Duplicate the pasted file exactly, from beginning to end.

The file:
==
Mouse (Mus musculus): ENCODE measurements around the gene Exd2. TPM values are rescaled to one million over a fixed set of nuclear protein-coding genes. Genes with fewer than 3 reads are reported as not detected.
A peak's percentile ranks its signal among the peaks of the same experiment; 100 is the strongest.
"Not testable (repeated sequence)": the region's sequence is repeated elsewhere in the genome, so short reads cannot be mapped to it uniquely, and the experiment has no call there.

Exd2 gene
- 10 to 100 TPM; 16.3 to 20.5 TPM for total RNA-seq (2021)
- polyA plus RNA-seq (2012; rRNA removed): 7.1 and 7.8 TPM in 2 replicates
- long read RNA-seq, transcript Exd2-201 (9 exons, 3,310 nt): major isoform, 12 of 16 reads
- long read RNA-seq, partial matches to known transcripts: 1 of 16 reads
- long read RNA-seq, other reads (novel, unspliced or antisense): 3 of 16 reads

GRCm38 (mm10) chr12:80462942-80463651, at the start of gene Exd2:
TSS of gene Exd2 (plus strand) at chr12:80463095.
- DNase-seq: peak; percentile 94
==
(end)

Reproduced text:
Mouse (Mus musculus): ENCODE measurements around the gene Exd2. TPM values are rescaled to one million over a fixed set of nuclear protein-coding genes. Genes with fewer than 3 reads are reported as not detected.
A peak's percentile ranks its signal among the peaks of the same experiment; 100 is the strongest.
"Not testable (repeated sequence)": the region's sequence is repeated elsewhere in the genome, so short reads cannot be mapped to it uniquely, and the experiment has no call there.

Exd2 gene
- 10 to 100 TPM; 16.3 to 20.5 TPM for total RNA-seq (2021)
- polyA plus RNA-seq (2012; rRNA removed): 7.1 and 7.8 TPM in 2 replicates
- long read RNA-seq, transcript Exd2-201 (9 exons, 3,310 nt): major isoform, 12 of 16 reads
- long read RNA-seq, partial matches to known transcripts: 1 of 16 reads
- long read RNA-seq, other reads (novel, unspliced or antisense): 3 of 16 reads

GRCm38 (mm10) chr12:80462942-80463651, at the start of gene Exd2:
TSS of gene Exd2 (plus strand) at chr12:80463095.
- DNase-seq: peak; percentile 94